Council housing too was built at Dillon Street and Healy Street and much earlier at Spade Avenue and Coleman’s Terrace. The Dillon Street houses, first phase, were built by the Soldiers and Sailors Trust and were well down from the entrance to Dew Park and with their gables to the big house rather than facing. So too was John Mahon’s house besides Lavin’s house. Close to that was the old house of Pat Dix, still there today, south of the entrance to Dillon Street. On the opposite side the Williams family would have architect Michael Scott build a house for Florence Williams (née Bull) when she left the big house in High Street (later CBS and Farrelly).

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The Harriers Club with dancing from 1972

Dancing at Charleville Road
In the 1960s the Tullamore Harriers bought up Sarah Walsh’s land for the athletic fields and then fought a long planning battle to get licensed dancing in their new pavilion. They succeeded in 1972 but the dancing finished up a generation later. In the meantime the County Committee of Agriculture secured office user in a residential area in 1976 at the James Roger’s house. Twenty years on it was the demolition of Elmfield after 1997 and the building of offices for the council on the site. What would Lady Bury have said? Curiously, the decision to build there may have emanated from the decision of 1835 to build the county courthouse (and later serving as council offices) nearby. It was said in 1997 that council staff did not want to move too far from their historic location in the old courthouse in Cormac Street. Others were of the view that the new building on Charleville Road would make a statement just as was intended in 1830-35 with the jail and courthouse.

Dew Park of 1898, erected by Daniel E. Williams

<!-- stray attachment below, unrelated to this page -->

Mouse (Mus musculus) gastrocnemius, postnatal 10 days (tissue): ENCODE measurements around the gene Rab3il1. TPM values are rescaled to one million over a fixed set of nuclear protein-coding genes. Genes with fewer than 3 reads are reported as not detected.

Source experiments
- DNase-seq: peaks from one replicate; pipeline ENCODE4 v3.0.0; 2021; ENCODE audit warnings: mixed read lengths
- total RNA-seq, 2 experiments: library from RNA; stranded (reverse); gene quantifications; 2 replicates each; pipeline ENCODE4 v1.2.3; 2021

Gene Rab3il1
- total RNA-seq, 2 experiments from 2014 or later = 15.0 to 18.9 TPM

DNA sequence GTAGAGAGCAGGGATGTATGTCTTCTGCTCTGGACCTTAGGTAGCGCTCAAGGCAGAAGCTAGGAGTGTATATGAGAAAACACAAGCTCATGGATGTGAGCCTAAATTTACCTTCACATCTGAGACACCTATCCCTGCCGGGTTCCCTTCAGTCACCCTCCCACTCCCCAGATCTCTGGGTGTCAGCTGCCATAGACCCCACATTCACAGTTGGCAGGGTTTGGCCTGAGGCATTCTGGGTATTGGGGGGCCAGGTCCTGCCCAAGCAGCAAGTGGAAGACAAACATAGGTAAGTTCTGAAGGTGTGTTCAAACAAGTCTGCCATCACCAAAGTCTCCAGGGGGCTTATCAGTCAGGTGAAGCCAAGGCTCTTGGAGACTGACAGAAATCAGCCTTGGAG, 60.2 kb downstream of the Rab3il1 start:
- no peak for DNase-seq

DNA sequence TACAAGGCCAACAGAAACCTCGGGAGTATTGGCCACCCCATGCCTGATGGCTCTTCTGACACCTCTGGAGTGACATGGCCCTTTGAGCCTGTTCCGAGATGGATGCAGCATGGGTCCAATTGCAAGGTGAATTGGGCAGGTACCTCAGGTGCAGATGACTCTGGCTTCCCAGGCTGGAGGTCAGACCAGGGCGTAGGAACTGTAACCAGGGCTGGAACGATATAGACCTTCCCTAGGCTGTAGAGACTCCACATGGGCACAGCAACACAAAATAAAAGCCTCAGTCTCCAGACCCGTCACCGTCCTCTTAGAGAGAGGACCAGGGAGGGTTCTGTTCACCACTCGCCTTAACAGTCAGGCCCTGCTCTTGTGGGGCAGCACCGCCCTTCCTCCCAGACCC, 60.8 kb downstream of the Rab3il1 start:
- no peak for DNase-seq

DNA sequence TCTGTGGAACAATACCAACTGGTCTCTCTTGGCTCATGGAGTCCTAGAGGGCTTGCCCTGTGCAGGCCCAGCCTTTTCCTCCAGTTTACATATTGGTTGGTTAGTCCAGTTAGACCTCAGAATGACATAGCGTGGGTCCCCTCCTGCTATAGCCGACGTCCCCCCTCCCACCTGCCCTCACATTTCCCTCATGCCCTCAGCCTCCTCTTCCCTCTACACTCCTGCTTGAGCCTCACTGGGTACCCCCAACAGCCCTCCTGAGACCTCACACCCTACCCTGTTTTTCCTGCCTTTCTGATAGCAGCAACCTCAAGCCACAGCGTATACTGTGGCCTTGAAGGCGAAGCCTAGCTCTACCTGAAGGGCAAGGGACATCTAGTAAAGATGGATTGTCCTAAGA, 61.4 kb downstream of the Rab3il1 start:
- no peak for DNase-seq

006 Dewpark House, Charleville Road, Tullamore-1984

In the meantime Charleville Road extended as far as the Finger Board and to the old labourers’ cottages in Ballard. Granted the houses beyond the first entrance gate to the demesne were much smaller, at least until the 1990s and 2000s. Charleville View was developed out of the Deer Park in the demesne and bordered the lands of the Cootes, earls of Mountrath. As in the 1900s with the new houses at Charleville Road it was designed to cater for the growing number of senior civil servants needing housing in the town.

The bottling plant beside the railway station was a Williams’ enterprise built on their land in the 1970s and after the field opposite Dew Park had been sold for sites. DEW Mighty Minerals failed in less than ten years and became a whiskey store, not for Tullamore Dew but for Teeling’s Kilbeggan whiskey. A plan to build 300 apartments on the site also failed in the early years of the recession after 2007.

Shoots and Shows have gone
Now in the post-recession (2007-16) period Charleville Road is again seeing new development with several new houses and others planned. Remarkably, the demesne has survived intact (minus a bit of the Deer Park) thus far and is still very much as it was in 1641 and 1812 when its two great houses were completed. Shoots and Shows have come and gone but the great oak of 1492 (or earlier) stands near the entrance to the demesne. The 1861 cottage at the entrance to the demesne is occupied but my friends Miss Haines and Mrs Potter have gone. So too have the six earls (1758-1875), Lady Emily Bury (died 1931) and her long-lived son Col. Bury (died 1963).

All in all remarkable continuity and change since 1641 and since the Molloys were the leading family in this Tullamore district. Today we Molloys are only casually recalled in the 1829 label on the twelve million bottles of Tullamore DEW sent out annually. If Michael Molloy were alive now would he be living on Charleville Road?

Below the Dennis Walsh house of the late 1920s (demolished 2017) and the new house erecting on that site in modern materials.